Hearing their professed willingness to have fellowship with himself in all things, our Lord assures them that he does not refuse to be associated with them; but he points them to the immediate and certain result of that fellowship. Our practical present business is not to aim at eminence in the kingdom, but submissively to drink the cup of suffering, and plunge into the deeps of humiliation which our Lord appoints for us. It is a great honor to be allowed to drink of his cup and to be baptized with his baptism: this he grants to his believing disciples. This fellowship is the essence of the spiritual kingdom. If our cup be bitter, it is his cup; if our baptism be overwhelming, it is the baptism that he is baptized with; and this sweetens the one, and prevents the other from being a death-plunge. Indeed that the cup and the baptism are his, makes our share in them to be an honor bestowed by grace.
Other rewards of the kingdom are not arbitrarily granted, but fittingly bestowed. Jesus says that the high places in the kingdom will be given to them for whom they are prepared of his Father. He has no hesitation in speaking of what his Father has “prepared.” Everything about our Lord’s Kingdom is divinely arranged and fixed; nothing is left to chance or fate.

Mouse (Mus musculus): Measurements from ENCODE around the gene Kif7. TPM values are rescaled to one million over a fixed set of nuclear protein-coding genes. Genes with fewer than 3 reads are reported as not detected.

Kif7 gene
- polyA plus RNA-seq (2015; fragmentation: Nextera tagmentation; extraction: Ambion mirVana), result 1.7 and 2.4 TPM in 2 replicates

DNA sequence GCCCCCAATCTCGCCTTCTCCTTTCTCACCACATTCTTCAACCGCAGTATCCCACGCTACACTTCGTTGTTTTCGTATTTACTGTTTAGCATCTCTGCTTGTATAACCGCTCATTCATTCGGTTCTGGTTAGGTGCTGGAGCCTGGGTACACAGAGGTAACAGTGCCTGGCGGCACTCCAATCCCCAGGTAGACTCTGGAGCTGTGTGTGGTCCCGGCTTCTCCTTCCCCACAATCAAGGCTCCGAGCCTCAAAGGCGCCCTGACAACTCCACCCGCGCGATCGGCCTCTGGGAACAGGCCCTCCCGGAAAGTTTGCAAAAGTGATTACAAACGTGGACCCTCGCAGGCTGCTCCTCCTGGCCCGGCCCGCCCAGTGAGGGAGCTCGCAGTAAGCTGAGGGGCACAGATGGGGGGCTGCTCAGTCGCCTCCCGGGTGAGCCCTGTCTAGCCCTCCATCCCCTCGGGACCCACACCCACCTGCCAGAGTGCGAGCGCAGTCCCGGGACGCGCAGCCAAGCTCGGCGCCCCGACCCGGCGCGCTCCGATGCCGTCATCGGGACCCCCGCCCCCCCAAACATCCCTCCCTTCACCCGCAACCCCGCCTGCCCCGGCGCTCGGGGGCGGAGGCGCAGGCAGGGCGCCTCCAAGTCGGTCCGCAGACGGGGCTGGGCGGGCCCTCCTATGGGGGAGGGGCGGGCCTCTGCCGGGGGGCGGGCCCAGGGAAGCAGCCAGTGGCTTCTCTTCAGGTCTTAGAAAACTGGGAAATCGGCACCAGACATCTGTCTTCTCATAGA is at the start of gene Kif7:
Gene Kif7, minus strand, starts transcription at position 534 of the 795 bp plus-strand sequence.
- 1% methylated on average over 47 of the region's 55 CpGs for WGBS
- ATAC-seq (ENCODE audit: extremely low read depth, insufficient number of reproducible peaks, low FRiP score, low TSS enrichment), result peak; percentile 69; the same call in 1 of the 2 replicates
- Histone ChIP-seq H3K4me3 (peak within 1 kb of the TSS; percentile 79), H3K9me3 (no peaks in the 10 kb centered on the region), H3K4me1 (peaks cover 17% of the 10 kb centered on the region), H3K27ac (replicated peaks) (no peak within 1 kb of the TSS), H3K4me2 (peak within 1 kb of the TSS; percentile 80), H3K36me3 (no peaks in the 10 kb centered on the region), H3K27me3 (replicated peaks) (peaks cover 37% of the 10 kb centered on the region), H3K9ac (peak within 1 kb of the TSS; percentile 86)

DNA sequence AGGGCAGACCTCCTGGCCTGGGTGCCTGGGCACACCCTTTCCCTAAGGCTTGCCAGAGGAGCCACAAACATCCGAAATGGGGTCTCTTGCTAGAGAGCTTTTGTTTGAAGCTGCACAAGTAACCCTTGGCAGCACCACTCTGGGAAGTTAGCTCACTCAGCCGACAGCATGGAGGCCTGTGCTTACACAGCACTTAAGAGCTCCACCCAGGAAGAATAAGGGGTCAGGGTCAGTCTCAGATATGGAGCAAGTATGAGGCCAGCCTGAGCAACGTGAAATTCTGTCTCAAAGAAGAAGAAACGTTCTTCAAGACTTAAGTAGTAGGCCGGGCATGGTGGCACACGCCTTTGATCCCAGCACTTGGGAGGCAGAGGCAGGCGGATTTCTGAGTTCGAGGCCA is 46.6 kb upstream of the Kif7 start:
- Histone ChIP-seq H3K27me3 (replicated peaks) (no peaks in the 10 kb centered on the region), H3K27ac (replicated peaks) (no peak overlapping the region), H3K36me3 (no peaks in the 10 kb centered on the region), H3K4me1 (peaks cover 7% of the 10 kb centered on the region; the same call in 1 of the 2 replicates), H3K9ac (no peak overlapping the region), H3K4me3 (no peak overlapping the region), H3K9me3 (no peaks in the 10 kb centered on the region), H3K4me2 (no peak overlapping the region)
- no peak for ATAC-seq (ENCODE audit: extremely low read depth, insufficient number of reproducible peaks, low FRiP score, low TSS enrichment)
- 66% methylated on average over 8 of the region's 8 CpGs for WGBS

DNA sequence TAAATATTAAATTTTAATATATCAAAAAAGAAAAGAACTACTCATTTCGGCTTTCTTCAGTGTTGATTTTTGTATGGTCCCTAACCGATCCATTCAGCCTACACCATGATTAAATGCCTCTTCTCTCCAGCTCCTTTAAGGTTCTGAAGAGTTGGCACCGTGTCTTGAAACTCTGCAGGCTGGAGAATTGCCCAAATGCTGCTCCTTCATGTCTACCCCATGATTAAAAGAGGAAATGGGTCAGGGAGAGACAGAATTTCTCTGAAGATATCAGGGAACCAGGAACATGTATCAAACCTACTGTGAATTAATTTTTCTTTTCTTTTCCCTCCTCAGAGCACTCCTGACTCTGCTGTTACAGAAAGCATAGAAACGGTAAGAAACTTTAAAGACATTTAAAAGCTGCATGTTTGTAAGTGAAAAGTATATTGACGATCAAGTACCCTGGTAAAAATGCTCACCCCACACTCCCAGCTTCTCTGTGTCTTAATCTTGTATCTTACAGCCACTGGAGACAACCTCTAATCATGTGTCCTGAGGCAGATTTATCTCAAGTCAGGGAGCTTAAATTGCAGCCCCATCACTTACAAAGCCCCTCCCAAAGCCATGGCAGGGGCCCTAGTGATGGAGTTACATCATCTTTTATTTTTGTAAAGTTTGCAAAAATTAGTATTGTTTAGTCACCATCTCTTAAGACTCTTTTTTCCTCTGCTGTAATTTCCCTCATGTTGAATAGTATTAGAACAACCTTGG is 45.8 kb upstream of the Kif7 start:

Even Jesus will not interfere with the divine appointment concerning his kingdom. As a friend, he may not be solicited to use a supposed private influence to alter the arrangements of infinite wisdom. Eternal purposes are not to be changed at the request of ill-advised disciples. In a sense, Jesus gives all things; but as Mediator, he comes not to do his own will, but the will of him that sent him, and so he correctly says of rank in his kingdom, It is not mine to give. How thoroughly did our Lord take a lowly place for our sakes! In this laying aside of authority, he gives a silent rebuke to our self-seeking. It may be that he intended to reprove, not only the mother of Zebedee’s children, but all the disciples, who were constantly seeking great things for themselves. 24-26. And when the ten heard it, they were moved with indignation against the two brethren. But Jesus called them unto him, and said, Ye know that the princes of the Gentiles exercise dominion over them, and they that are great exercise authority upon them. But it shall not be so among you: but whosoever will be great among you, let him be your minister.